Photography falls somewhere squarely in the middle between an art and a craft, but either way it could help you earn your living in your new international location.
For most of us, “photography” means grabbing the point-and-shoot and clicking away at kids, pets, grandkids and special events. That’s not what I’m talking about. Frankly, you may have the cutest grandkids in the world (and I don’t think you do because I know mine have that honor!), but nobody’s going to pay you for taking snapshots.
However, the distance between snapshot and saleable stock photo is not that great, and it’s a distinction you can learn.
Photographers can make a good living taking pictures and selling them through online micro stock sites like iStockphoto.com, Shutterpoint.com and Fotolia.com. Stock photos are used by ad agencies, publishers and all sorts of businesses and need to be generic in nature (no logos on the t-shirts or baseball caps, please!).
A microstock agency generally sells the image more than once, and the photographer earns a royalty each time it sells. Unlike fine art photos which can sell for hundreds or thousands of dollars, royalties for microstock might be under a dollar for some images so they’re affordable by almost anyone. As your photograph collection increases, those royalties can add up quickly.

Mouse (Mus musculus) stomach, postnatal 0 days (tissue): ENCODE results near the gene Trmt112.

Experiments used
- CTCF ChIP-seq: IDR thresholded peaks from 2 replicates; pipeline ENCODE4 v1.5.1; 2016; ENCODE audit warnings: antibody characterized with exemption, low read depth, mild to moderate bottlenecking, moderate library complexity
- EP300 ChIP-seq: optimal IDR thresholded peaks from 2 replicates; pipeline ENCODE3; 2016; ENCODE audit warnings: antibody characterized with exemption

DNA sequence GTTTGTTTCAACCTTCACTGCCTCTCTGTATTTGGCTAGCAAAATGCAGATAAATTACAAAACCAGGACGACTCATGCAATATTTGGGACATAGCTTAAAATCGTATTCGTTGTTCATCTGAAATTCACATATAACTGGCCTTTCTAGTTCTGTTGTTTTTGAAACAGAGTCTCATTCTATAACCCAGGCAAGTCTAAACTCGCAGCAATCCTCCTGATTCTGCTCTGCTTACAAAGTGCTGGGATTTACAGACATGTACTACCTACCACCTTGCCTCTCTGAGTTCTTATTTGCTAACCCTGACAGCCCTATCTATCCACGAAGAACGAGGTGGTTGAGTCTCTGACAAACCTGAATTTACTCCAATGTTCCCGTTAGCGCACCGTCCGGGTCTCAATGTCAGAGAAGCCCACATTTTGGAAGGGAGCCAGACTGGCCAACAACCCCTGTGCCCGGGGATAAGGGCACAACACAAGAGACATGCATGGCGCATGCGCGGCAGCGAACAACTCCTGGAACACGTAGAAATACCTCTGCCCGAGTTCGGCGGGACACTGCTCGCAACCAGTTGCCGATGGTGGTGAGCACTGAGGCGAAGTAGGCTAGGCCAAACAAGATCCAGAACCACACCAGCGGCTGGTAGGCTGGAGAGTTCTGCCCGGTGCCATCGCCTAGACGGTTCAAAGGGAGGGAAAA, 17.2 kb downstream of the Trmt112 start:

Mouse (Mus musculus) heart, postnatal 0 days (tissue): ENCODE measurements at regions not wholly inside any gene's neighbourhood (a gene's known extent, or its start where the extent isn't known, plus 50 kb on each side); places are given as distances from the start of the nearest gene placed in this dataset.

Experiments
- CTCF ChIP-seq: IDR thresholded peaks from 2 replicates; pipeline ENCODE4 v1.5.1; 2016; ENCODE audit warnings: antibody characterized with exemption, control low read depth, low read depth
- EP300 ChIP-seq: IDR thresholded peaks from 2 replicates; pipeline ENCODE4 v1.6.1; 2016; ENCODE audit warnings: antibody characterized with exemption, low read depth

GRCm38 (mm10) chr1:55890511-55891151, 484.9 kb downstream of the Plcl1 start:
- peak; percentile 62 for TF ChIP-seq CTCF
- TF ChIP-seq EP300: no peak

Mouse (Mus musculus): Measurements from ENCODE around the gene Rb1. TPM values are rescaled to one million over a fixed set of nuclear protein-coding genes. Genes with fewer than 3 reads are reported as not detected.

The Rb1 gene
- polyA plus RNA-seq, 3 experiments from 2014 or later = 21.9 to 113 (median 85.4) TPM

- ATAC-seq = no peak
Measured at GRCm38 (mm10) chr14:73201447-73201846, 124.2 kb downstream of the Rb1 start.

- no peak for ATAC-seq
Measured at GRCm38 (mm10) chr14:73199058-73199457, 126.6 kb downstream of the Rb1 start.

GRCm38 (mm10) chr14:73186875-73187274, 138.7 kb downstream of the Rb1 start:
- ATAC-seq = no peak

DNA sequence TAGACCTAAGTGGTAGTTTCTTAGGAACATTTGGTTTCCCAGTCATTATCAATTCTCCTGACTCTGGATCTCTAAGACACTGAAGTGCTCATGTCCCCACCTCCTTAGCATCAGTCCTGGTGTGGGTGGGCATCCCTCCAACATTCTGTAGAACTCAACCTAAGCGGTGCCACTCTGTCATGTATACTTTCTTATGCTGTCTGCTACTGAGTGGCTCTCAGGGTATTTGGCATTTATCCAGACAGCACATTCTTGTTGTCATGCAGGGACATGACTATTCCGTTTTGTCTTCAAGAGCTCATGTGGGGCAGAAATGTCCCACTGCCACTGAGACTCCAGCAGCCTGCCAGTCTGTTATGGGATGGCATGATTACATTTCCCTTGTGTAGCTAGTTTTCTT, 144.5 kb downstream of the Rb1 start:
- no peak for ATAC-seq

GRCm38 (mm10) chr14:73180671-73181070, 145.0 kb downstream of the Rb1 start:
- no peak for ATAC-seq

If you think photography might float your boat or pay your rent, do some research.
Shutterpoint offers a free e-book guide for its members called Marketable Photography. It discusses finding a subject for your photos, taking the pictures post processing and uploading them to Shutterpoint.
Many community colleges offer photography courses. Online classes are also available through a variety of individuals and institutions.
American Writers and Artists Inc. in Delray Beach, FL offers a course called “Turn Your Pictures Into Cash.” They also offer photography workshops all over the world. So far this year they’ve been to Ecuador and Morocco, and they have expeditions planned to Paris, Rome and Thailand as well. (I’ve not taken any of their photography classes, but I have taken advantage of some of their other offerings including their Ultimate Travel Writers Program.)
A decent camera, a laptop and an internet connection might just be your ticken to financing your new life overseas.
Are you a photographer? Do you have some suggestions for fellow future expats who might want to explore photography as a way to earn some money overseas? Click on the comment link below to share your thoughts.